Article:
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Gramm Leach Bliley Act

Gramm Leach Bliley Act The Financial Services Modernization Act of 1999 is commonly known as the ‘Gramm Leach Bliley Act (GLBA)’ for the members of Congress instrumental in its creation. GLBA included requirements for privacy of consumer financial information, including disclosures about collecting, maintaining, sharing, and using the information, and security of the information. ‘The Privacy Act,’ as it is commonly called, is codified in Regulation P – Privacy of Consumer Financial Information.

Regulation P requires financial institutions to provide notice to customers about its privacy policies and practices; describe the conditions under which a financial institution may disclose nonpublic personal information about consumers to nonaffiliated third parties; and, provide a method for consumers to prevent a financial institution from disclosing the information to most non-affiliated third parties by exercising the right to “opt out” of the disclosure.

For the purposes of Regulation P, definition of key terms is very important.  Financial institution means any institution the business of which is engaging in financial activities, including, but not limited to: a retailer that extends credit by issuing its own credit card; a personal property or real estate appraiser; an automobile dealership; a check cashing, wire transfer, or money order sales business; an entity that provides real estate settlement services or mortgage broker services; or an investment advisor.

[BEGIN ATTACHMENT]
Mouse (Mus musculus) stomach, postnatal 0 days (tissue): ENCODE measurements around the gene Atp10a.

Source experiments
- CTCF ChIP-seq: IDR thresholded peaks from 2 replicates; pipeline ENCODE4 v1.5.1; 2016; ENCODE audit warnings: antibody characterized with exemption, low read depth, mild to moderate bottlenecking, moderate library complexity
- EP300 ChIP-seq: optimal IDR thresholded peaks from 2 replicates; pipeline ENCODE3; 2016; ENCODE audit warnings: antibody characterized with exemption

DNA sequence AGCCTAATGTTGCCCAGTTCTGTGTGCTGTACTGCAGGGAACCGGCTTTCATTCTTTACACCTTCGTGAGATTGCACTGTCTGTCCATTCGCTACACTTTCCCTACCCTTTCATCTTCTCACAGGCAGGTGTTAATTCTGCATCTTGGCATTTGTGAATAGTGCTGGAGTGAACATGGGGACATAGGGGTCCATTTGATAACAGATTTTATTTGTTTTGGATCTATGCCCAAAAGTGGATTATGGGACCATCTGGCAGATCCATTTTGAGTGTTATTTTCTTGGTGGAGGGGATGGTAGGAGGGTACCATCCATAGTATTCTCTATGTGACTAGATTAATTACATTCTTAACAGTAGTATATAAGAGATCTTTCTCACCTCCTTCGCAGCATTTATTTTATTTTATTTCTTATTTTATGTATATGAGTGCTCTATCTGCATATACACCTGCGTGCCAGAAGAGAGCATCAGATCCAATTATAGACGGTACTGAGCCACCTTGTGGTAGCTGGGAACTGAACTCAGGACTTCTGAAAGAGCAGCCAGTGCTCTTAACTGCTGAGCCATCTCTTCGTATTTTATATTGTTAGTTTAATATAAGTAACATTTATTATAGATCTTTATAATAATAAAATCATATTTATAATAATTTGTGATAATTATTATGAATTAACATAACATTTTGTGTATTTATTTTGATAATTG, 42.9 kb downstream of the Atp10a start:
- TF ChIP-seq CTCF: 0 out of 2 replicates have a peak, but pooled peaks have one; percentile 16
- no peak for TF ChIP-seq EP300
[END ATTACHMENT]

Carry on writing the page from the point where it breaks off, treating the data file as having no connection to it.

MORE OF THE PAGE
Nonpublic personal information means personally identifiable financial information and any list, description, or other grouping of consumers (and publicly available information pertaining to them) that is derived using any personally identifiable financial information that is not publicly available.

Privacy of consumer financial information was a major component of the GLBA; however, a number of other significant changes to the financial services industry were ushered in under GLBA, including, but not limited to:

  • Repealing Glass-Steagall Act limitations on banks to affiliate with securities and insurance companies;
  • Creating the ‘financial holding company,’ a type of company that allows nonbanking subsidiaries (and banking subsidiaries) that can engage in insurance and securities underwriting;
  • Allowing federally-chartered banks to have financial subsidiaries that engage in many of the activities allowed financial holding companies;
  • Guiding the frequency of Community Reinvestment Act (CRA) examinations and creating some new disclosures for CRA;
  • Facilitating the Federal Home Loan Bank System’s process to lend to small banks; and,
  • Requiring certain automated teller machine (ATM) disclosures.



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